"Daughter!" Athan choked in a voice quavering with joy, and strode forward, his arms open to accept the bundle in Andreth's arms.

Her face beaming, Andreth surrendered the little one into her father's arms, and he moved further into the room toward his weary wife.

Elrond could see the man's young wife laying against the pillows of their bed, her face weary, but beaming with joy before the wooden door swung shut behind them, leaving the new little family in privacy.

He met Andreth's eyes, and grinned. For the young mortal's face looked almost as drained yet elated as the new mother.

"It was almost a breech birth," she said, moving to the table where she crumpled into one of the chairs, her eyes still uplifted to Elrond.

"Breech?" Elrond's brow raised as he moved to the table, and fell into the chair beside her own.

Andreth nodded.

"You were able to turn it?"

"Yes. Barely."

"With the labor as far along as it was?"

Andreth shrugged, and nodded.

Elrond released a deep breath. "You may have saved the baby's life."

Andreth smiled wearily at his praise. "Children are what make us immortal," she murmured softly, dropped her eyes to her hands upon the tabletop.

Elrond tipped his head.

She looked up, her eyes returning to his, seeming to sense his unasked question. "Ages from now, that little girl will be gone," Andreth sighed, "like me, like her parents, and all of the Second Born who now live. But her blood will live on in her descendants. Men and women who may know you, then."

Elrond nodded, wondering at the sadness now on her face.

"I will have no children, I fear," she said, dropping her eyes to her hands again.

Elrond swallowed, his heart twisting at the despondency in her tone. He winced at his next words, a part of him knowing he should not be speaking this way. "Hathel cares-"

"I will not marry Hathel," she returned, and though she spoke gently, Elrond could hear a faint edge of ice in her words. He fell silent, knowing her curtness was justified. He knew she did not love the young mortal. And it would be wrong to encourage a loveless marriage.

"I know," he sighed, humbled. "You do not love him."

Silence filled the air between and, in the other room, the soft laughter of the new mother filtered through the doorway.

"Rather, you love my brother."

"Do not worry, Elrond, I will not seek his love. Like my namesake, I will-"

"You already have it, Andreth," Elrond heard himself say.

She fell silent, and now Elrond found he could not meet her gaze, dropping his eyes to his hands. They were covered in dust, the tell tale signs of his work with stone, the city of Mithlond, that would last forever, but- but was only fashioned of cold stone. Andreth's hands were spotless, though, and his eyes went to the basin in the center of the table.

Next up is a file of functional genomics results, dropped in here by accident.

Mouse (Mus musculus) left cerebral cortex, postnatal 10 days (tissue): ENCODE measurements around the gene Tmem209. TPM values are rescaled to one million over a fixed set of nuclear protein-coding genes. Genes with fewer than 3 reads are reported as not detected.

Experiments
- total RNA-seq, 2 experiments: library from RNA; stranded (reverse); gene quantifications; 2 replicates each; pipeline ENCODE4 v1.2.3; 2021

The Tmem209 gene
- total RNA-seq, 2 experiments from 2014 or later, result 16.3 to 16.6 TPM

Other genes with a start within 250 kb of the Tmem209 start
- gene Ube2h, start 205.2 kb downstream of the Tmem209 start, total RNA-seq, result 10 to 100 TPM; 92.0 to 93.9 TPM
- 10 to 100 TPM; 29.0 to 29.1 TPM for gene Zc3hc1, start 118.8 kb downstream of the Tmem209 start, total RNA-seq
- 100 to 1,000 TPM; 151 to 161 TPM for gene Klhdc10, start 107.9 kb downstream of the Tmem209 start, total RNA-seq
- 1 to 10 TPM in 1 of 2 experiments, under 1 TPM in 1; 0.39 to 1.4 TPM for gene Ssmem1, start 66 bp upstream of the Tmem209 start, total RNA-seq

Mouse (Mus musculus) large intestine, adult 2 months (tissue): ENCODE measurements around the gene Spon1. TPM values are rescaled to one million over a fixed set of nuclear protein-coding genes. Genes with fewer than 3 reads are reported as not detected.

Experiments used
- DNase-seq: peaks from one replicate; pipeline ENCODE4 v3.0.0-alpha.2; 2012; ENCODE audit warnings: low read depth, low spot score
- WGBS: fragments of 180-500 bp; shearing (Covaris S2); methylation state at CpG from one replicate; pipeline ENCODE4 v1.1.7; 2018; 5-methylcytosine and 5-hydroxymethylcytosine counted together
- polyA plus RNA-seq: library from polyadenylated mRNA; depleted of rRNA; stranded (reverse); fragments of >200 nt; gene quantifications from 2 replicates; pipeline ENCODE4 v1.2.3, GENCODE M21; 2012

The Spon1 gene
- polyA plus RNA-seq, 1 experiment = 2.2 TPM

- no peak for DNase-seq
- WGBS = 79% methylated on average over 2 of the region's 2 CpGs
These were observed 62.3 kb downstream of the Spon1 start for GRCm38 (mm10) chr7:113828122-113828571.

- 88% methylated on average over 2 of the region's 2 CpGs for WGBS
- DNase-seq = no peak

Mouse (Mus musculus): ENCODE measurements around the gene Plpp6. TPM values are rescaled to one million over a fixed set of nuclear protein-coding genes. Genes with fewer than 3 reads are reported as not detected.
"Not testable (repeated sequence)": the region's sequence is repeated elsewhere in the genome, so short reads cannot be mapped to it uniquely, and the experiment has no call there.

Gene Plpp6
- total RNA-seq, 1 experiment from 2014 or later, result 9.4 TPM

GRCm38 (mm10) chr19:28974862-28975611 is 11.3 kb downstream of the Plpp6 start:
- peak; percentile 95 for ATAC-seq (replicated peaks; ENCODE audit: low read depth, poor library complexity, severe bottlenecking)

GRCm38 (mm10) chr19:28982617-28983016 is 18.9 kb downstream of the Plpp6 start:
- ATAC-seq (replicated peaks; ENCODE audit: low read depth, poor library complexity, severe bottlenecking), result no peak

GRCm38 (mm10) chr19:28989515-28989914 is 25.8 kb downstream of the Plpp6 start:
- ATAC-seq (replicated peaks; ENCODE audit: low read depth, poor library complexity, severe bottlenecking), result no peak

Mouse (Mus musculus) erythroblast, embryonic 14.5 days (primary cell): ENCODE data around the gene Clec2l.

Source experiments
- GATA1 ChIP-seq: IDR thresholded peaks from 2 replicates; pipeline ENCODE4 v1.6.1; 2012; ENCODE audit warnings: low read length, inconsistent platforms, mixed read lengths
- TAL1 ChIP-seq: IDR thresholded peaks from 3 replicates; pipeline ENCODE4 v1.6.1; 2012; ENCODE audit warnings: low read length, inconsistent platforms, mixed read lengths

He stood, and dipped his hands in the water, still warm, washing the dust away as Andreth's silence continued to swell in the room.

"What did you say?"

Elrond sighed, and resumed his seat, studying his now wet hands. "The morning he left, Elros confided to me that he is in love with you," he returned, lifting his eyes now to meet Andreth's.

He blinked at her face. Her expression was a mingling of many emotions now, but at the forefront, he saw pain.

"Why have you told me this?" she whispered, her voice breaking as she spoke.

Elrond sat back. "I thought-"

"You know I cannot marry him, not ever! You said yourself what would happen, if I did!"

Raw agony now shone in her eyes. This was not what he had intended.


"Never tell him how I feel," she choked, and Elrond gulped at the tears now filling her eyes. "Never. There may yet be hope for him, if he does not know. He can love again, one day. An elf maiden, whom he will never have to lose."

Elrond fell back against his chair, deflated. Was there hope as she called it, for Elros? Elrond had seen his brother's eyes from where he sat atop Nórui's back the day he left with Círdan. Even if he never knew of her love for him, could Elros ever look upon another woman the way he did Andreth?

What did Elrond want? To keep his brother always, but forever filled with sorrow for a love that had never been fulfilled, or to lose his brother after only a few years that were filled with happiness? And with children? Elrond's own kin.

"My lady, my lord."

The door opened, and the beaming father strode out into the room, still cradling his little daughter in his arms.

His beaming eyes fixed upon Andreth, and the morose mood of the room lightened.

Andreth grinned, and hastily brushed her hands beneath her eyes, clambering to her feet.

"She is beautiful," she said, to which Athan nodded.

"And we agreed," Athan said, "that we should let you, Lady Andreth, choose her name."

"Oh," Andreth breathed, accepting the precious, blanketed bundle.

She looked at Elrond, beaming now, their recent conflict forgotten for the child's sake.

"Elrond, look at her," she urged, and Elrond, rallying, rose and moved near, gazing down upon the small plump face, the little girl's fists clutched close against her cheeks, her eyes closed.

"She is a beautiful child," he agreed reverently. He touched a finger to the infant's cheek. So soft. Like silk. "Goodly and noble."

"Arwen," Andreth purred, and looked up with beaming eyes into Elrond's face before she looked down again at the baby.

He took a step back, and studied the mortal maiden, her eyes alight as she gazed down upon the baby. Her golden hair fell about her shoulders, and she seemed almost to shine as she adored the baby. She could make a wonderful mother.

"What do you think, my lord, Elrond?" she asked. "Do you think the name Arwen is a good name?"

Elrond grinned now, a smile which Andreth returned. "I cannot think of a better," he said. "A beautiful name for a beautiful child."

Athan, the child's father nodded readily, and brushed the back of a hand against his eyes. "Arwen it is, then," he said.